Acknowledging the clans of the Eora Nation and Elders past and present, the work, bara by Aboriginal artist Judy Watson will take pride of place on the Tarpeian Precinct Lawn above Dubbagullee, also known as Bennelong Point.
Commissioned by the City of Sydney, the artwork is modelled after the crescent shapes of ‘bara’ – traditional fish hooks crafted and used by Gadigal women for thousands of years. The crescent shapes also recall the curve of the moon, the natural coves of Sydney Harbour and the sails of the Sydney Opera House. The work will have a gleaming finish reminiscent of local seashells and stand more than six metres tall.
Lord Mayor Clover Moore said bara is a tribute to the resilience of Aboriginal and Torres Strait Islander cultures and will become one of the most significant artworks in Sydney’s history. “Our community has made clear that they wanted meaningful recognition of our Aboriginal and Torres Strait Islander cultures and histories in the public domain,” said the Lord Mayor.
“Alongside our Aboriginal and Torres Strait Islander Advisory Panel and communities, we created the Eora Journey, which includes a seven-part public art program to embed the stories of the First Peoples of Australia in the heart of Sydney. bara will look upon the Eora Nation and honour the enduring strength and resilience of the Gadigal people.
“The artwork’s prominent position overlooking Sydney Harbour reflects the cultural significance of this site and the deep connection of Gadigal people to Country. It also honours the role and importance of Aboriginal women, who fished in the harbour from their ‘nawi’ (canoes) with ‘bara’ – the Gadigal word for shell hook.
“The location also means that the artwork will be seen by thousands of Sydneysiders and visitors every day – a permanent reminder of the significance of Aboriginal and Torres Strait Islander cultures in Sydney and Australia.”
Artist Judy Watson was the 2015 recipient of the Australia Council’s visual arts award and her work is held in major Australian and international collections. She has exhibited widely over the past 25 years, including representing Australia at the Venice Biennale in 1997.
“My concept for bara reimagines ancient gathering spaces where people sat by fires on the headlands and feasted,” said Watson. “Looking down they would see the nawi (canoes) with fishing families crisscrossing the harbour, scarifying the water with their passage.”
“Bara shell hooks are still being unearthed around these waterways, making themselves known to archaeologists and the community, reasserting the Aboriginal presence and history of the Gadigal people of the Eora Nation. bara will provide a quiet space for ceremony, reflection and contemplation in a busy and ever changing city. It will be inspiring and educational, beautiful and transformative.”
The City’s Aboriginal and Torres Strait Islander Advisory Panel has been involved in the Eora Journey public art program since its inception. The panel provided valuable input to the artist brief and supported the project at key stages.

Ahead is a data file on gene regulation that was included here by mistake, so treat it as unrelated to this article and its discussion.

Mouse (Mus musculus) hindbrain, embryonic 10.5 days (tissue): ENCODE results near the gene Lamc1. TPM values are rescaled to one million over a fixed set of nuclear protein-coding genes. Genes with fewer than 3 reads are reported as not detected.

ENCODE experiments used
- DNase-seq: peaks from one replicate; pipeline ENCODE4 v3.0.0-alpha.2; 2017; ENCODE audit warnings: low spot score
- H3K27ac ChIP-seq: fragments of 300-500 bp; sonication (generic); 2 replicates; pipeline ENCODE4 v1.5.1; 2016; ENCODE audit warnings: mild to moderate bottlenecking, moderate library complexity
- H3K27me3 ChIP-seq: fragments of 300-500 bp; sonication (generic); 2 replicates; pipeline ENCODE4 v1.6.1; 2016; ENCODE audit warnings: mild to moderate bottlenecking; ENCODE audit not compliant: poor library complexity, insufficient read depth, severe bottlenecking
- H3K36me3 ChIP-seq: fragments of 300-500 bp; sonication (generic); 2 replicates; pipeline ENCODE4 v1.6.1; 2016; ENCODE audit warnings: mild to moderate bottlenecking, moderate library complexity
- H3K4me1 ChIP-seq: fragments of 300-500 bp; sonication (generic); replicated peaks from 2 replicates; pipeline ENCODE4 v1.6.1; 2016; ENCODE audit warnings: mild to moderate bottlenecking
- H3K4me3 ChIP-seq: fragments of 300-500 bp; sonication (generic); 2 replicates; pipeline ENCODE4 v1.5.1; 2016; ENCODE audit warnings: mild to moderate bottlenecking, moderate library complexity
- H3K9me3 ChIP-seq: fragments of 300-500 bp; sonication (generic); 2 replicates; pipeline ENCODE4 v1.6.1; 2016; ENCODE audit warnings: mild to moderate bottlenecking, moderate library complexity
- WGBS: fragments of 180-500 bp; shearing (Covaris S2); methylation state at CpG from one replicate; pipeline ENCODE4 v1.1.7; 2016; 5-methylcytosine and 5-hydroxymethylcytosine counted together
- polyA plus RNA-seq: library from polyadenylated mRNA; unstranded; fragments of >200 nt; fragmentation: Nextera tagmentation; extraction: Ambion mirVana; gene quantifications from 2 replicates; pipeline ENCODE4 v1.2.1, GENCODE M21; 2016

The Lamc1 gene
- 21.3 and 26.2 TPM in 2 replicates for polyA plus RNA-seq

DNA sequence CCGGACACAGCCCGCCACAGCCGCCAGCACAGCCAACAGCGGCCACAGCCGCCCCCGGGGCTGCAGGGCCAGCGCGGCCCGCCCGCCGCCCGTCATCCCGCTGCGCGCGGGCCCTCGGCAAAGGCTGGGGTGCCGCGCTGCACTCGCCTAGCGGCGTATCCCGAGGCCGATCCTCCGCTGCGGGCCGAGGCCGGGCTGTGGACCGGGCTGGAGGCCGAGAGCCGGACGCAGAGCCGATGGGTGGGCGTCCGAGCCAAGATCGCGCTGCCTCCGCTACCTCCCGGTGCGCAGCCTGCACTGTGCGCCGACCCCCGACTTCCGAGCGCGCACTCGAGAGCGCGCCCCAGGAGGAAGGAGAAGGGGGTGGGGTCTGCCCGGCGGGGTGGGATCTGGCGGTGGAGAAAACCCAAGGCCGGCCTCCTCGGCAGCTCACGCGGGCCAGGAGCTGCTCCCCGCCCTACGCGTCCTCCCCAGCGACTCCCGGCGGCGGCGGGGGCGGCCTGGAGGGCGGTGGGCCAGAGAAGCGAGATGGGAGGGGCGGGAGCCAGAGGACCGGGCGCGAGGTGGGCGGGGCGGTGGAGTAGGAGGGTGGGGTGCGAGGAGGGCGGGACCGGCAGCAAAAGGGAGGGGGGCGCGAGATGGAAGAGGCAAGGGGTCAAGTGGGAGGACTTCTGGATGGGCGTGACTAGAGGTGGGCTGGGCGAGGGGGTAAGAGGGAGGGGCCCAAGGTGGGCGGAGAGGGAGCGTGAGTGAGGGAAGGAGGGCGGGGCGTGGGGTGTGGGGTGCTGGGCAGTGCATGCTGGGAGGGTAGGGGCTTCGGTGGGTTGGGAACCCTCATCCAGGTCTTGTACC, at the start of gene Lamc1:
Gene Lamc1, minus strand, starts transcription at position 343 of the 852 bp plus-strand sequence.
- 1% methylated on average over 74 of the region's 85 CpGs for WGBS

Co-chair of the City’s Aboriginal and Torres Strait Islander Advisory Panel, Tracey Duncan, said the artwork will not only look amazing but also honour the significance of the site. “This site is significant and means a lot to the Aboriginal and Torres Strait Islander peoples of Sydney and the wider community,” said Duncan.
“We will finally have a presence of this magnitude, that includes recognition in the public domain and an opportunity to share our culture, our history, our knowledge with others who come to view it.”
Curatorial advisor, Hetti Perkins, said Sydney has one of the world’s most beautiful harbours and the countless engravings on the foreshore testify to the world’s oldest continuous cultural tradition. “Judy Watson’s monument for the Eora, bara, will take its place in this cultural landscape to symbolically and visually connect the timeless traditions of Aboriginal peoples with the contemporary landmarks of the Opera House and Harbour Bridge,” said Perkins.
After an extensive artist selection process, a 10-member independent expert panel, which included six Aboriginal and Torres Strait Islander representatives, endorsed Judy Watson’s proposal for the project. The artist and her team at Brisbane-based urban arts company UAP consulted with local Elders Uncle Allen and Charles (Chicka) Madden, the City’s Aboriginal and Torres Strait Islander Advisory Panel and the City’s Public Art Advisory Panel in developing her concept.
bara is the fourth public art project in the Eora Journey and is part of the City’s public art program, City Art. Recent Eora Journey projects include YININMADYEMI Thou didst let fall by Tony Albert in Hyde Park, which honours Aboriginal and Torres Strait Islander service men and women, and the landmark mural Welcome to Redfern by Reko Rennie.
The City of Sydney will work closely with Judy Watson, cultural custodians and the community to deliver bara, as well as undertake a comprehensive community engagement program in partnership with the Tribal Warrior Aboriginal Corporation. The work is expected to be unveiled by mid-2020.
For more information about the Eora Journey, visit: www.cityartsydney.com.au for details.
Image: Artist Impression of bara – courtesy of Judy Watson and UAP MEDIA